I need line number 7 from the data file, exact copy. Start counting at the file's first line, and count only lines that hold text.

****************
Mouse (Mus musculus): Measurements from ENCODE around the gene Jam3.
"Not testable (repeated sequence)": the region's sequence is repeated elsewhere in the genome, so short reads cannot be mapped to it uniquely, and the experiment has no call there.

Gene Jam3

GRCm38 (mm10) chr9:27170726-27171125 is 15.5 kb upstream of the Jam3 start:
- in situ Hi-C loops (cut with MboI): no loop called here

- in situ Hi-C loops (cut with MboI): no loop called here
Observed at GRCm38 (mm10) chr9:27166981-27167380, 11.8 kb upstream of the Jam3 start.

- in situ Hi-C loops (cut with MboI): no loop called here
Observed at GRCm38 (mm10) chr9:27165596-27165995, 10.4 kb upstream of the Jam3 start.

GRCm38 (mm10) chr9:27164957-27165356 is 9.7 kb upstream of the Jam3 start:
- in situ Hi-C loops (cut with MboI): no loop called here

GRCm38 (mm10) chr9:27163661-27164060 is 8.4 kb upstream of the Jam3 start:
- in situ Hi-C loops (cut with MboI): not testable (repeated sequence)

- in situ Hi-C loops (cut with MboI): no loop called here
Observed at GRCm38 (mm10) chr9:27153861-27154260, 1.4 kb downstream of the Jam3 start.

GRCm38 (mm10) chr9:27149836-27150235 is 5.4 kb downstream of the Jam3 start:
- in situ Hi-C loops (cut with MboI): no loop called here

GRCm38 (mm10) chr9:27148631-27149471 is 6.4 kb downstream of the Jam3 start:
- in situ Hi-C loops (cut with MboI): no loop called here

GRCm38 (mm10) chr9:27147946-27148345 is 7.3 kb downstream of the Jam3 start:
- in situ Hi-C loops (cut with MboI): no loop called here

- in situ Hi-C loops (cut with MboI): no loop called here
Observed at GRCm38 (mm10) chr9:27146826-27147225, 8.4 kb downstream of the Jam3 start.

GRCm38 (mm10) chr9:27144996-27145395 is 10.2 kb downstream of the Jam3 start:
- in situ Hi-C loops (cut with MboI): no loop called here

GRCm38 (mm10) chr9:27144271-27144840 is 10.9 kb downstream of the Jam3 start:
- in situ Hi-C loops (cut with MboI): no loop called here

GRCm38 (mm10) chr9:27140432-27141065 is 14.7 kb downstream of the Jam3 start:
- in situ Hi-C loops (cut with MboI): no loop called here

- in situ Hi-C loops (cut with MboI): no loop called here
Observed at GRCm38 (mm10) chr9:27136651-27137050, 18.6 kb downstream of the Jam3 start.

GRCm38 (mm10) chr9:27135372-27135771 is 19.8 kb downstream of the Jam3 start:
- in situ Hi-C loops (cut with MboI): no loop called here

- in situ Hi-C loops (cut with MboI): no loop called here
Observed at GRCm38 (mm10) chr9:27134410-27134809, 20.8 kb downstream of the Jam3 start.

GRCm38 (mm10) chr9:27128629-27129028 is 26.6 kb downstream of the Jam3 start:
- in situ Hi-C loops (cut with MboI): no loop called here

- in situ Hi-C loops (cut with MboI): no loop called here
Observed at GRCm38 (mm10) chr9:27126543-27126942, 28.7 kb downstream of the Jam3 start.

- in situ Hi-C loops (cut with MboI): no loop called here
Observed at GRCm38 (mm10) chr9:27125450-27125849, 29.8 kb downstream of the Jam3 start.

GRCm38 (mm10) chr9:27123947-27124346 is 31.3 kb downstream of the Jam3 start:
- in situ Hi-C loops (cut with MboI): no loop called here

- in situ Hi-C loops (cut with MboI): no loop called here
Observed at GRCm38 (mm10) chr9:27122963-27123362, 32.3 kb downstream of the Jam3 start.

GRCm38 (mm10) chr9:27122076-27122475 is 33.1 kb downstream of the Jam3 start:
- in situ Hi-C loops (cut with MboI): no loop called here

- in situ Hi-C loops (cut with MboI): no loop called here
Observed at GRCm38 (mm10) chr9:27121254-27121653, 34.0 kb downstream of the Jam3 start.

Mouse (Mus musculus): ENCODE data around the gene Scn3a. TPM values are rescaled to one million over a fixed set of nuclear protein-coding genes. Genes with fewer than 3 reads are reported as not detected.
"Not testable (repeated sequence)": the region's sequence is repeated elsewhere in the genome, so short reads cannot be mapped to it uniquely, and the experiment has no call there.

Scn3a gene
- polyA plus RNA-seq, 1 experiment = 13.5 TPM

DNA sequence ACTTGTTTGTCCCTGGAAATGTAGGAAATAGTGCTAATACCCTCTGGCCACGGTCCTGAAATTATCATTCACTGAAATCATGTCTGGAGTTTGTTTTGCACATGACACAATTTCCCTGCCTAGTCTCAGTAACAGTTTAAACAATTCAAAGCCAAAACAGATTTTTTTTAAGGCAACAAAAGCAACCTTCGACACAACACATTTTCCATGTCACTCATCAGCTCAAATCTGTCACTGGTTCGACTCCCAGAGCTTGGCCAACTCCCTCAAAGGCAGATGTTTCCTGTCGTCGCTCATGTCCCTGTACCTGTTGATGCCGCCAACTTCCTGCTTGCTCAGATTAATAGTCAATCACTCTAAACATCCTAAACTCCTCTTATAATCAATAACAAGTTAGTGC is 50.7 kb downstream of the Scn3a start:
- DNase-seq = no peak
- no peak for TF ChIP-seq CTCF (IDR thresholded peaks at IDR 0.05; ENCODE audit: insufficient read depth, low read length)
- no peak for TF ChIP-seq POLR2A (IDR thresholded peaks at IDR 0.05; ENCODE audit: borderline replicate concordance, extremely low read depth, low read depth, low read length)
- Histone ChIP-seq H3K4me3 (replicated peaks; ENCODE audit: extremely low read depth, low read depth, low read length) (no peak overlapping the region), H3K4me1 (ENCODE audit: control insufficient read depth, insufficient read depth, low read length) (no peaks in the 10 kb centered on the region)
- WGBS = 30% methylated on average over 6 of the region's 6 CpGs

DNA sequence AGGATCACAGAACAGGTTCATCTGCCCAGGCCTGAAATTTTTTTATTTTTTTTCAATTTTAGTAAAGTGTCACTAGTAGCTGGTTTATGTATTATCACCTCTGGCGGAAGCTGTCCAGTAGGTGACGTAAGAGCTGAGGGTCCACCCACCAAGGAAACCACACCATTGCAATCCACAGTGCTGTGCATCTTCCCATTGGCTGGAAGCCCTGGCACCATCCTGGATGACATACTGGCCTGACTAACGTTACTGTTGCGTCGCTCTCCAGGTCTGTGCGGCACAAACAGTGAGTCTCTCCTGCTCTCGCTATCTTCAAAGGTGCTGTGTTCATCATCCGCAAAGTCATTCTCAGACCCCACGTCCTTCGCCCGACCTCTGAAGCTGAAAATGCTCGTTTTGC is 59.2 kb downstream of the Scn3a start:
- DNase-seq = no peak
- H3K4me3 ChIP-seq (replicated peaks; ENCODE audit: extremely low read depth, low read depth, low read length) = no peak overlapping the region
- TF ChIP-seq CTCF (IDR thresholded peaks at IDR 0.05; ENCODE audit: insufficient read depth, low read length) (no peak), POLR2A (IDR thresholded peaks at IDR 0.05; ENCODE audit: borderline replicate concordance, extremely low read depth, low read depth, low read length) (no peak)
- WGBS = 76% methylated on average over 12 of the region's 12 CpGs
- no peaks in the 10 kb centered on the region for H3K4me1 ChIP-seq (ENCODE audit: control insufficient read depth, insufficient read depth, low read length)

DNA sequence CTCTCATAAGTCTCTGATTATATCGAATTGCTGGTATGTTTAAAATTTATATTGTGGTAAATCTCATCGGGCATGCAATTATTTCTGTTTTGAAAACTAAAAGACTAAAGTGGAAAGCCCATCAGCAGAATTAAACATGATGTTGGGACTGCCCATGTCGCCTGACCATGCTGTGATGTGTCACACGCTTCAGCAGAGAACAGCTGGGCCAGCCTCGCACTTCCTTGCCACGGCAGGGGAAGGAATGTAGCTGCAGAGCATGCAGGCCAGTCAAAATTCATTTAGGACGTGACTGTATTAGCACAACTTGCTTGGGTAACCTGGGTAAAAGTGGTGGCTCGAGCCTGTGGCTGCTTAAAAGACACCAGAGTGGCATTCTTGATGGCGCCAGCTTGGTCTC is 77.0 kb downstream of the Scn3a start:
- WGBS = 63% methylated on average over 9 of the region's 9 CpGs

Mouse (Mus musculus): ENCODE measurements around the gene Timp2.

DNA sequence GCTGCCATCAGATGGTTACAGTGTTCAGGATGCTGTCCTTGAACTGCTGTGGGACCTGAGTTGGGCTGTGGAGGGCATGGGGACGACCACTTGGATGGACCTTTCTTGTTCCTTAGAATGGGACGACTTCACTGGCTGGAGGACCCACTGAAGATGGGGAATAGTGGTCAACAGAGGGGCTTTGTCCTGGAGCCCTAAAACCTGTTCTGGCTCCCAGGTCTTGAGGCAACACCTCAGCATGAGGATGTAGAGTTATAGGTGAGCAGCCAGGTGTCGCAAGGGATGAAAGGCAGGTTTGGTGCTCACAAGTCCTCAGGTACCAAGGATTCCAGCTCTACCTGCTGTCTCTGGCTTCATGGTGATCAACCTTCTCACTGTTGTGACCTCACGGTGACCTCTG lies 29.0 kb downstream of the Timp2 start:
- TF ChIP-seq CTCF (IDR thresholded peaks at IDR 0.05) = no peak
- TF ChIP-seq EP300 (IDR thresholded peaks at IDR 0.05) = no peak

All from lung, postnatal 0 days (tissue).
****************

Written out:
Observed at GRCm38 (mm10) chr9:27166981-27167380, 11.8 kb upstream of the Jam3 start.